Wisconsin's milk surge continues
Wisconsin's milk production continued its year-long surge, including another 4.8 percent increase in December compared to a year ago, according to the report for the month issued by the National Agricultural Statistics Service last week Friday.
The state's milk production for the month was 2.477 billion pounds, putting its unofficial total for 2015 at 28.954 billion pounds. That's nearly a 4.17 percent increase from the 27.795 billion pounds in 2014 and, with the addition of Leap Day in February, gives the state a chance at 30 billion pounds of milk production during 2016 if an average increase of 3.4 percent is sustained throughout the year.
Wisconsin's milk production record for 2015 was based mainly on the continuing uptick in average milk per cow. For December, the average of 1,935 pounds per cow was 80 pounds more than during the month a year earlier. The state's estimate of 1.28 million dairy cows for December was up by 6,000 head from a year ago.
Led by Wisconsin and other states in the Upper Midwest, the national milk production for December managed a .7-percent increase compared to a year ago. This was the 5th consecutive month with less than a 1 percent increase.
For all of 2015, milk production in the United States was a record high 208.494 billion pounds, which was a 1.2 percent increase from 2014. With an average number of 9.315 million dairy cows during the year, the average milk per cow was 22,383 pounds. The number of cows was up by 58,000 from 2014 and the average milk per cow was up by 125 pounds for 2015.
Among the top 23 milk production states for December, Michigan also posted an increase of 4.8 percent to a total of 876 million pounds. Minnesota was up by 2.9 percent to 807 million pounds, and Indiana by 3.6 percent to 348 million pounds, and Iowa by 2 percent to 411 million pounds.
New York joined that group with an increase of 3.5 percent to 1.203 billion pounds. Idaho was the only other state above 1 billion pounds with its December total of 1.168 billion pounds — an increase of 1.1 percent. South Dakota had the highest percentage increase of 13 for December on its milk production of 209 million pounds.
With average milk per cow continuing to fall, California's production total for December dropped by 3 percent to 3.366 billion pounds. The average milk per cow was down by 55 pounds to 1,895 for the month but cow numbers were down by only 4,000 to 1.776 million. This was the 13th consecutive month for a cutback in California's milk production.
Other states with milk production decreases in the December comparisons were Arizona (2.3 percent), Virginia (3.3 percent), Utah (1.6 percent), and Kansas (1.5 percent). There was no change in Pennsylvania and Ohio.
The early effects of the late December 'Goliath' blizzard in Texas and New Mexico were noticeable in the month's statistics. Milk production was down by 3 percent to 853 million pounds in Texas and by 6.2 percent to 624 million pounds in New Mexico.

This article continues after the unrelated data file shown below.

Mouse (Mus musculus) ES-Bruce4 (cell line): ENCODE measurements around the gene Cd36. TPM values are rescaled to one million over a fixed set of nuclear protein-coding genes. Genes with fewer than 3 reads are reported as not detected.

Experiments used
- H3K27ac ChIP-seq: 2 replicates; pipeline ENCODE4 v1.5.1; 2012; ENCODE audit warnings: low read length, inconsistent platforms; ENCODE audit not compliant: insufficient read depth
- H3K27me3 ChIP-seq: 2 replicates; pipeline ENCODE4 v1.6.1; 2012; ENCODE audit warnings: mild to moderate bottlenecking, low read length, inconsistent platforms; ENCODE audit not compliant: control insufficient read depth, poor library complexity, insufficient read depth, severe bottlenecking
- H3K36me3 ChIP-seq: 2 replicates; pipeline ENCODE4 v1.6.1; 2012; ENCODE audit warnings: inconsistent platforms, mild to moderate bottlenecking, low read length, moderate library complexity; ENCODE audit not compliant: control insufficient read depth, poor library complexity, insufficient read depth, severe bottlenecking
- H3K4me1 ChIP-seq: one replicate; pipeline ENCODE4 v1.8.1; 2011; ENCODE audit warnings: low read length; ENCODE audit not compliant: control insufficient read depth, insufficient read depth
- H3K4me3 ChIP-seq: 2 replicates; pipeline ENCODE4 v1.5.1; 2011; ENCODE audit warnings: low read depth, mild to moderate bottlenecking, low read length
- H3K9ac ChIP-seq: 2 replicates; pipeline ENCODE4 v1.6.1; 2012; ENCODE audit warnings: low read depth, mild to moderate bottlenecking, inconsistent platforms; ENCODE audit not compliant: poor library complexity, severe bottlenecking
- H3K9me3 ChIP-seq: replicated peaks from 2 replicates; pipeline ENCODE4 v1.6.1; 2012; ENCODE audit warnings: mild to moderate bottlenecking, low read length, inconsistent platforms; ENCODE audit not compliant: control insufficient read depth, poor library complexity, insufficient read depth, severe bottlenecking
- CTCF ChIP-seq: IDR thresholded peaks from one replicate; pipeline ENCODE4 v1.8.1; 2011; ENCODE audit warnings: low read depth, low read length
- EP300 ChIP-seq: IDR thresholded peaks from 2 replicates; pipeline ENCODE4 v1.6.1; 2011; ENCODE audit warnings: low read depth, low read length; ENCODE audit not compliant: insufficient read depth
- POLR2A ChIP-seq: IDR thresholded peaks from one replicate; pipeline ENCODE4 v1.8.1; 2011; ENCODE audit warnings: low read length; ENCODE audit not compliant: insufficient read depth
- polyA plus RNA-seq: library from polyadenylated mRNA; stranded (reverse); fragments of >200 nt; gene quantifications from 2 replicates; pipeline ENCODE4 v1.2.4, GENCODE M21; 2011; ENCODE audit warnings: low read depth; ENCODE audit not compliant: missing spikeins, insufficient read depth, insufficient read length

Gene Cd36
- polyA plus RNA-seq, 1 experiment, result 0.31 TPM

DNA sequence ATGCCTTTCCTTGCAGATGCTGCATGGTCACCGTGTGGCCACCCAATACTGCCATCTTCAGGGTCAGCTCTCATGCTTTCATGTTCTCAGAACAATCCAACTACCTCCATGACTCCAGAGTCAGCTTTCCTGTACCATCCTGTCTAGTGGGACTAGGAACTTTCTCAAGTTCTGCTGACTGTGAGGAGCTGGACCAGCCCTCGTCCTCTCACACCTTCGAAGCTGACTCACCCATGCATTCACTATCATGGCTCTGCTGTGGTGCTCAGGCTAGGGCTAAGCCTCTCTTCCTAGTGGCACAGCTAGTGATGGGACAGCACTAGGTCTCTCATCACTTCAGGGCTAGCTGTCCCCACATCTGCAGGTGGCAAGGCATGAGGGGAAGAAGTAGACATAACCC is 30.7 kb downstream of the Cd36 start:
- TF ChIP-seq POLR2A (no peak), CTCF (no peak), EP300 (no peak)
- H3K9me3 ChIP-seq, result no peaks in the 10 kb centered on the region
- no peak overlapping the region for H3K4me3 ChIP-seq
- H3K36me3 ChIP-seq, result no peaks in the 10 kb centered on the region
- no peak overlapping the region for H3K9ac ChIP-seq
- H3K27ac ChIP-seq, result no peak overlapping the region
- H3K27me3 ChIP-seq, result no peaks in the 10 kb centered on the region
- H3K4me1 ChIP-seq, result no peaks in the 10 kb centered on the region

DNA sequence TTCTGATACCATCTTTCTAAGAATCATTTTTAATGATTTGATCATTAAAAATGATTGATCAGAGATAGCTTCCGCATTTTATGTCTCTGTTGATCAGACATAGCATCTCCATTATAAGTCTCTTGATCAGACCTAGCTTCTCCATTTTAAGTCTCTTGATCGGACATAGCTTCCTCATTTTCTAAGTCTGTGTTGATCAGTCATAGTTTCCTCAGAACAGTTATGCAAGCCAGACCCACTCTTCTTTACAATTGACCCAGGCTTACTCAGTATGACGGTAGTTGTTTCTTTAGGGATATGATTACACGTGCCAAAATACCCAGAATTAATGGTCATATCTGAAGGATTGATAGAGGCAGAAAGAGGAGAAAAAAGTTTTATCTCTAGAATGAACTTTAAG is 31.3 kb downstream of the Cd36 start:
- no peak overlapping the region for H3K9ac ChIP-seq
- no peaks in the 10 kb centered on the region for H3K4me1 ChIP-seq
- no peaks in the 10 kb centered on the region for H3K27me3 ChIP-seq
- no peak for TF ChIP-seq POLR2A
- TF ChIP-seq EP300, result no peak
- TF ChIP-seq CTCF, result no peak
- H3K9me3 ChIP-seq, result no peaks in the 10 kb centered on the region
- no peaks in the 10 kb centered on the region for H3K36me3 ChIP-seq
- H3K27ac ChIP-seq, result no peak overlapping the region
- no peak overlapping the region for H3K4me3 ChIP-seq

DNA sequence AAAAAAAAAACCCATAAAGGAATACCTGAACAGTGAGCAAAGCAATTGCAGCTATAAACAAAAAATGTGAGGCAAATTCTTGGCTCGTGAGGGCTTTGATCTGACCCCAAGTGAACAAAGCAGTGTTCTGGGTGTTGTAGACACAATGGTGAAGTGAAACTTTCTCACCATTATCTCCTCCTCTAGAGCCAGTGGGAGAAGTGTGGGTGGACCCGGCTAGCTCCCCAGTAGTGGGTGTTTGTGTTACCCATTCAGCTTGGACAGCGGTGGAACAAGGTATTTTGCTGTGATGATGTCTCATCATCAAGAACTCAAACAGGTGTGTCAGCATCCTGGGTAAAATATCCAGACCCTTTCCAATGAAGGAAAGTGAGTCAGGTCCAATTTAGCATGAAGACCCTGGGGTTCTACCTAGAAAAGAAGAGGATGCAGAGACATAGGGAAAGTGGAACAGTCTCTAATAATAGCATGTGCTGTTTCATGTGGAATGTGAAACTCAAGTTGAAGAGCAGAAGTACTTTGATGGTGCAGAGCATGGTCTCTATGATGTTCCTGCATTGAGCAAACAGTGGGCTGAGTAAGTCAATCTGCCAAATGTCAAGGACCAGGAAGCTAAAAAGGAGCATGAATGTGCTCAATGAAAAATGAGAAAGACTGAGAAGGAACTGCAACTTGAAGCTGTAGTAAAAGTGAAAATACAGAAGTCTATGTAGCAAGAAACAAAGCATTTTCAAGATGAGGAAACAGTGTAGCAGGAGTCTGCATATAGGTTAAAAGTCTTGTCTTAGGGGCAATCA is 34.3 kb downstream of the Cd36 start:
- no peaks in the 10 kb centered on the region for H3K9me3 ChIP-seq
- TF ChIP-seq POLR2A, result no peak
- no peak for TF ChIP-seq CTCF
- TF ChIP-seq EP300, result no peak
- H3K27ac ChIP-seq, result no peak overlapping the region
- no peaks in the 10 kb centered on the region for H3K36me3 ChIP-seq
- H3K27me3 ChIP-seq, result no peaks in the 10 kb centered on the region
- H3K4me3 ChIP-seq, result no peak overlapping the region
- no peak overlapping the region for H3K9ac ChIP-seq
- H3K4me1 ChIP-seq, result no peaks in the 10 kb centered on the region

Dairy cow losses
The loss of 10s of thousands of dairy cows during the storm in those two states resulted in a one-time special disaster payment of $4.5 million to dairy farmers in the three cooperatives that are members of the Greater Southwest Agency.
Payments were calculated on a projected 85 percent of milk production. Members in those states and Kansas were assessed 43 cents per hundred on their milk shipments in order to raise funds for the payment.
On the voluntary culling of dairy cows, the United States Department of Agriculture reported that 2.914 million head were sent to federally inspected slaughter plants during 2015. This was as increase of 98,500 or 3.5 percent from 2014 although the December comparisons showed a 2,000 head decrease for 2015.
Spot market prices
After falling during the last three trading days last week, Cheddar cheese prices in the spot market on the Chicago Mercantile Exchange stabilized through Wednesday of this week. With per pound prices holding at $1.46 for blocks and $1.43 for barrels, no carload sales were made during the first three days of this week.
The opposite was true in the spot market for Grade A non-fat dry milk, which had 18 carload sales at the first three sessions this week. Two of those sales were on Wednesday, when the price rose by 1.25 cent to 71.25 cents per pound.
AA butter tacked on 1 cent as a result of an unfilled bid for one carload to close at $2.20 per pound on Wednesday. Six carloads were sold earlier in the week.
Dairy futures markets
Without any prompting from cheese prices, the Class III milk futures posted respective per hundred increases of 18 and 19 cents for February and March in trading as of early Wednesday afternoon. Prices were still in the high $13s per hundred for the first four months of 2016, in the $14s for May through July, and in the $15s per hundred for all subsequent months through June of 2017.
In the dry whey futures, single trades on Wednesday morning lopped at least 4 cents per pound off the previous prices for eight months during 2017, leaving the prices at or close to 27 cents per pound. They stood in the range of 23 to 26 cents per pound for most months in 2016.
The national Class I fluid milk base price for February is $13.64 per hundred. This is a decline of $2.40 from January. For February of 2015, the Class I base price was $16.24 per hundred.
On Monday of this week, Cooperatives Working Together announced the receipt of bids from Dairy Farmers of America, Northwest Dairy Association (Darigold), and Tillamook County Creamery of Oregon for financial support on eight contracts to export 921,532 pounds of Cheddar cheese and 663,592 pounds of whole milk powder. Buyers in Asia, North Africa, and South America are scheduled to receive shipments until July.